The Internet of things (IoT) describes the network of physical objects-“things”—that are embedded with sensors, software, and other technologies to connect and exchange data with other devices and systems over the Internet.
Things have evolved due to the convergence of multiple technologies, real-time analytics, machine learning, commodity sensors, and embedded systems. Traditional fields of embedded systems, wireless sensor networks, control systems, automation (including home and building automation), and others all contribute to enabling the Internet of things. In the consumer market, IoT technology is most synonymous with products about the concept of the “smart home”, including devices and appliances (such as lighting fixtures, thermostats, home security systems and cameras, and other home appliances) that support one or more common ecosystems, and can be controlled via devices associated with that ecosystem, such as smartphones and smart speakers. IoT can also be used in healthcare systems.
Why Is Internet of Things (IoT) so important?
Over the past few years, IoT has become one of the most important technologies of the 21st century. Now that we can connect everyday objects—kitchen appliances, cars, thermostats, baby monitors—to the internet via embedded devices, seamless communication is possible between people, processes, and things.
By means of low-cost computing, the cloud, big data, analytics, and mobile technologies, physical things can share and collect data with minimal human intervention. In this hyperconnected world, digital systems can record, monitor, and adjust each interaction between connected things. The physical world meets the digital world—and they cooperate.
What Technologies Have Made IoT Possible?
While the idea of IoT has been in existence for a long time, a collection of recent advances in a number of different technologies has made it practical.
Access to low-cost, low-power sensor technology– Affordable and reliable sensors are making IoT technology possible for more manufacturers.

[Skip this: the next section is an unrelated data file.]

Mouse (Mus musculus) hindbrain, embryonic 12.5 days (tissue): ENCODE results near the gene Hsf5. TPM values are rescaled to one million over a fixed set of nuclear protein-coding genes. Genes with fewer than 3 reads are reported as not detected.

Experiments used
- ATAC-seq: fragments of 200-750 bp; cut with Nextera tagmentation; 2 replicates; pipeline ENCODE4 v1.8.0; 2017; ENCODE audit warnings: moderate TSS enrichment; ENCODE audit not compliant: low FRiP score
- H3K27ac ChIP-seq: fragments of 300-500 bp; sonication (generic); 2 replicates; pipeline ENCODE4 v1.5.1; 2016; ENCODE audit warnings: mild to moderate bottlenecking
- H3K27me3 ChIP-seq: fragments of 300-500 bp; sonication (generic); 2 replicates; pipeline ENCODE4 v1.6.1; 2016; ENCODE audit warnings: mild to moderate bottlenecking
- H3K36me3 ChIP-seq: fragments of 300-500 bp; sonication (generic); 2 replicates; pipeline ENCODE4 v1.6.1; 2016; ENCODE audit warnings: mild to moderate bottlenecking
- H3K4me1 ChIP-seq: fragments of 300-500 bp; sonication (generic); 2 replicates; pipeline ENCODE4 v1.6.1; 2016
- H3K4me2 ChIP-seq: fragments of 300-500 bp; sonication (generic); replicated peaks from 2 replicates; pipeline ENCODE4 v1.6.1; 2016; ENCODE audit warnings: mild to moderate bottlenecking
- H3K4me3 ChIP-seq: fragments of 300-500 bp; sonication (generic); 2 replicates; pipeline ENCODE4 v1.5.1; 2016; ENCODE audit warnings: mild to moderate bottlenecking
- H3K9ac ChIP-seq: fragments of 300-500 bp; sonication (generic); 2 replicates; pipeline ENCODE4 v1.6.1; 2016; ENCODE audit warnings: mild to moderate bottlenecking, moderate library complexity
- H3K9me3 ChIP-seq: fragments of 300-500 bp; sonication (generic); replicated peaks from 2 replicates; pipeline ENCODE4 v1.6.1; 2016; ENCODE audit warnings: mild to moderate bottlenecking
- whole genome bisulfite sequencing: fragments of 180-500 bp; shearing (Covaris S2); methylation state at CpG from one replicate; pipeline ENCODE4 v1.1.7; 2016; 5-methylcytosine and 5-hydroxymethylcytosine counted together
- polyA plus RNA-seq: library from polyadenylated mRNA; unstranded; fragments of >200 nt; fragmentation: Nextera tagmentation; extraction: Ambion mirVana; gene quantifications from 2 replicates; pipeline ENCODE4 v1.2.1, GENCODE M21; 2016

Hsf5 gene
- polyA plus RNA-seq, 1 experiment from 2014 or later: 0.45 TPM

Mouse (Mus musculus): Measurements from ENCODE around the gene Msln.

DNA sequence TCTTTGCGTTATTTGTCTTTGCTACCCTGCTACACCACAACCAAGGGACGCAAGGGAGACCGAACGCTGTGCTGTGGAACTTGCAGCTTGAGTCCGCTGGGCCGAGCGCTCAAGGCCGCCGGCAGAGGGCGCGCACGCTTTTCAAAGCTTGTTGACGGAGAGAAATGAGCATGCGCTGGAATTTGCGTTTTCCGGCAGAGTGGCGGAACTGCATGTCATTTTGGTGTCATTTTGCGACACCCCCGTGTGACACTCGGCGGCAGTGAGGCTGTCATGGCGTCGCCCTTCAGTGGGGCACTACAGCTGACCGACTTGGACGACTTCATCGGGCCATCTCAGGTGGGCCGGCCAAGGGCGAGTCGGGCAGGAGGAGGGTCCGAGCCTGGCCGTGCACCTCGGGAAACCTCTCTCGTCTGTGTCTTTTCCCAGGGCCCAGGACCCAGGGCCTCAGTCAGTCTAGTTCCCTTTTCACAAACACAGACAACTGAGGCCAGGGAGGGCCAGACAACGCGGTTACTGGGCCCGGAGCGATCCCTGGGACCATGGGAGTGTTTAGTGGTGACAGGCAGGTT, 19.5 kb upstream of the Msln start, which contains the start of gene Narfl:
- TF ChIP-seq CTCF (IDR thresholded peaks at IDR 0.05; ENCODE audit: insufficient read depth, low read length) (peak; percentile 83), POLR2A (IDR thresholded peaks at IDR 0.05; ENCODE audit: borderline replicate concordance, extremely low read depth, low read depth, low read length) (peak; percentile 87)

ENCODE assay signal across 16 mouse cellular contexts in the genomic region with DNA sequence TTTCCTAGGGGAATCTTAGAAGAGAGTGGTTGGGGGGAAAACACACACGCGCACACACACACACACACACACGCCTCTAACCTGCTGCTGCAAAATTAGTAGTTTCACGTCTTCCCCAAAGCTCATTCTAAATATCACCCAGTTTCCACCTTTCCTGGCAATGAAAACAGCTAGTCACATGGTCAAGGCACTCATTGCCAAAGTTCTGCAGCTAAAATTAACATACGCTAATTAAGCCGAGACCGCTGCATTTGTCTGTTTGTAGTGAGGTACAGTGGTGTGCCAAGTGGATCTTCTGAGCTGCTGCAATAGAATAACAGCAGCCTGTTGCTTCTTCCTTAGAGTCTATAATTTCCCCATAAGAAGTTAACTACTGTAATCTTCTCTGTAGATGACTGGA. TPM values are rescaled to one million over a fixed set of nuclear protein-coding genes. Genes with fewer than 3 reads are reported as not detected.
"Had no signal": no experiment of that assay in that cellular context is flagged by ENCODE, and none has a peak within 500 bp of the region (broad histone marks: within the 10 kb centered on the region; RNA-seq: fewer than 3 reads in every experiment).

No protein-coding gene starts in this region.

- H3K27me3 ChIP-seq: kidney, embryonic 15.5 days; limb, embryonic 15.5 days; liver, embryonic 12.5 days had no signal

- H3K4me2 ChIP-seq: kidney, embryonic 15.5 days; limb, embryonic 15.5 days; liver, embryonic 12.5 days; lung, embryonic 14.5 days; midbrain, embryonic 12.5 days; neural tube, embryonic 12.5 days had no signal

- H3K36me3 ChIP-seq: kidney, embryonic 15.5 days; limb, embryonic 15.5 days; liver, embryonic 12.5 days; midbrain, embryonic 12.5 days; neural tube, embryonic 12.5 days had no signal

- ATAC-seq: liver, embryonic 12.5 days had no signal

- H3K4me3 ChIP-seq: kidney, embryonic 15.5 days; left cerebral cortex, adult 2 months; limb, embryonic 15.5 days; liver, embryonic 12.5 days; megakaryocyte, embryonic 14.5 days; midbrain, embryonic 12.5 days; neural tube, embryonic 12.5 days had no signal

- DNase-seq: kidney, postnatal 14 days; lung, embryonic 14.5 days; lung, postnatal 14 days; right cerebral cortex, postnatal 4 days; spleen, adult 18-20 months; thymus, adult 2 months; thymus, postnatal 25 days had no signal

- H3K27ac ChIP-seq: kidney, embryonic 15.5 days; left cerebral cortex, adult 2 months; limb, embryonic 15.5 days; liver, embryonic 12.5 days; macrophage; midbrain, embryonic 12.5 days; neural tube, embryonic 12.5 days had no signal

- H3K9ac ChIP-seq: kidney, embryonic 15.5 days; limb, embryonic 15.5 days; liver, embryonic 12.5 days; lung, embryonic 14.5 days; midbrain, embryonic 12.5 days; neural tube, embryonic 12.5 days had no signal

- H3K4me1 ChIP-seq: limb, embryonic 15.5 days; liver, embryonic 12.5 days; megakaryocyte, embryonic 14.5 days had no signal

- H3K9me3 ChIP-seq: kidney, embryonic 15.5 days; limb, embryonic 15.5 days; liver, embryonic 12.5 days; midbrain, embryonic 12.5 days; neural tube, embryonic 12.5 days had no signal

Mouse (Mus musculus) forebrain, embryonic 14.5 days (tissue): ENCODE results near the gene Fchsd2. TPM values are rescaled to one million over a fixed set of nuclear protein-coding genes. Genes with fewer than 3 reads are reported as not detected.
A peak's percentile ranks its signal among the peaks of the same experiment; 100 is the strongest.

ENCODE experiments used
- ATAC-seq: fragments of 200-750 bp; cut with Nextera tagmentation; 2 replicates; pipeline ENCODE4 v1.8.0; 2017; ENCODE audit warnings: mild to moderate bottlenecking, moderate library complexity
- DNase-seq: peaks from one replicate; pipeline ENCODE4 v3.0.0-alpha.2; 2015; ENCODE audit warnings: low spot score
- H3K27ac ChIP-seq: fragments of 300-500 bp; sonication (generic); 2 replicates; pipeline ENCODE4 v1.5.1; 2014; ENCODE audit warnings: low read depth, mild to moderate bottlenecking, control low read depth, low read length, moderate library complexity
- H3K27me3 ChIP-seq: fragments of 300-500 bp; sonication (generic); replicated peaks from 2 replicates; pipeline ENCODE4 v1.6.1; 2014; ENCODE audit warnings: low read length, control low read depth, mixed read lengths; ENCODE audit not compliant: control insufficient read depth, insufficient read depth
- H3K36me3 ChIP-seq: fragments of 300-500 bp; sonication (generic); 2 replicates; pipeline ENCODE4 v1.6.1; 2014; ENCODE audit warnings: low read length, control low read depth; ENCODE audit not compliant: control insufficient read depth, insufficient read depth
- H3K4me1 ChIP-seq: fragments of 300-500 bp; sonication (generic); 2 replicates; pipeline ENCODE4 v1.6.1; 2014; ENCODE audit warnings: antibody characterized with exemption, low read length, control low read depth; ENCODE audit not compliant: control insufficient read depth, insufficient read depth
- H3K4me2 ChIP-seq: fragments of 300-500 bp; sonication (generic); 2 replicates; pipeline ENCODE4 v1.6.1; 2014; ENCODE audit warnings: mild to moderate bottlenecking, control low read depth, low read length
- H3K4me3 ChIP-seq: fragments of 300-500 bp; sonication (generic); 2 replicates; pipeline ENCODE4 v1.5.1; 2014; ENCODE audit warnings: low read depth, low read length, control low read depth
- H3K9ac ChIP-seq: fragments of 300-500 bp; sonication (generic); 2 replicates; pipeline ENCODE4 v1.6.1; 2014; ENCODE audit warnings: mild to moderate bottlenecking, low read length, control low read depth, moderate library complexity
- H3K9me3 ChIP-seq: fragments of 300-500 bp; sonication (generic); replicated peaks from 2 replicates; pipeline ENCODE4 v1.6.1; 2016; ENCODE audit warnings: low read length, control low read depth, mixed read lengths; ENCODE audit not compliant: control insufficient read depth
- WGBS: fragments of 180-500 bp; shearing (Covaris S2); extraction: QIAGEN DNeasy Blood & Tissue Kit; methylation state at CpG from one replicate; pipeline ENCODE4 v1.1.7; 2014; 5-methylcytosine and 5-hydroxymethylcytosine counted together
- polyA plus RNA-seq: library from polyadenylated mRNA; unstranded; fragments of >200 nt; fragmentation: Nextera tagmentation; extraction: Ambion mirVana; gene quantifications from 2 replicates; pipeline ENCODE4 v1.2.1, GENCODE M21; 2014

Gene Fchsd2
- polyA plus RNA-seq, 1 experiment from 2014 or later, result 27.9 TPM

Connectivity– A host of network protocols for the internet has made it easy to connect sensors to the cloud and to other “things” for efficient data transfer.
Cloud computing platforms- The increase in the availability of cloud platforms enables both businesses and consumers to access the infrastructure they need to scale up without actually having to manage it all.
Machine learning and analytics- With advances in machine learning and analytics, along with access to varied and vast amounts of data stored in the cloud, businesses can gather insights faster and more easily. The emergence of these allied technologies continues to push IoT boundaries and the data produced by IoT also feeds these technologies.
Conversational artificial intelligence (AI)- Advances in neural networks have brought natural-language processing (NLP) to IoT devices (such as digital personal assistants Alexa, Cortana, and Siri) and made them appealing, affordable, and viable for home use.
What Is Industrial IoT?
Industrial IoT (IIoT) refers to the application of IoT technology in industrial settings, especially with respect to instrumentation and control of sensors and devices that engage cloud technologies. Refer to this titan use case PDF for a good example of IIoT. Recently, industries have used machine-to-machine communication (M2M) to achieve wireless automation and control. But with the emergence of cloud and allied technologies (such as analytics and machine learning), industries can achieve a new automation layer and with it create new revenue and business models. IIoT is sometimes called the fourth wave of the industrial revolution, or Industry 4.0.The following are some common uses for IIoT:
1. Smart manufacturing (visit Oracle Cloud Manufacturing)
2. Connected assets and preventive and predictive maintenance
3. Smart power grids
4. Smart cities
5. Connected logistics (visit Oracle Cloud Logistics)
6. Smart digital supply chains
How does it work?
Devices and objects with built-in sensors are connected to an Internet of Things platform, which integrates data from the different devices and applies analytics to share the most valuable information with applications built to address specific needs.
These powerful IoT platforms can pinpoint exactly what information is useful and what can safely be ignored. This information can be used to detect patterns, make recommendations, and detect possible problems before they occur.
For example, if I own a car manufacturing business, I might want to know which optional components (leather seats or alloy wheels, for example) are the most popular. Using Internet of Things technology, I can:
Use sensors to detect which areas in a showroom are the most popular, and where customers linger longest;
Drill down into the available sales data to identify which components are selling fastest;
Automatically align sales data with supply, so that popular items don’t go out of stock.
The information picked up by connected devices enables me to make smart decisions about which components to stock up on, based on real-time information, which helps me save time and money.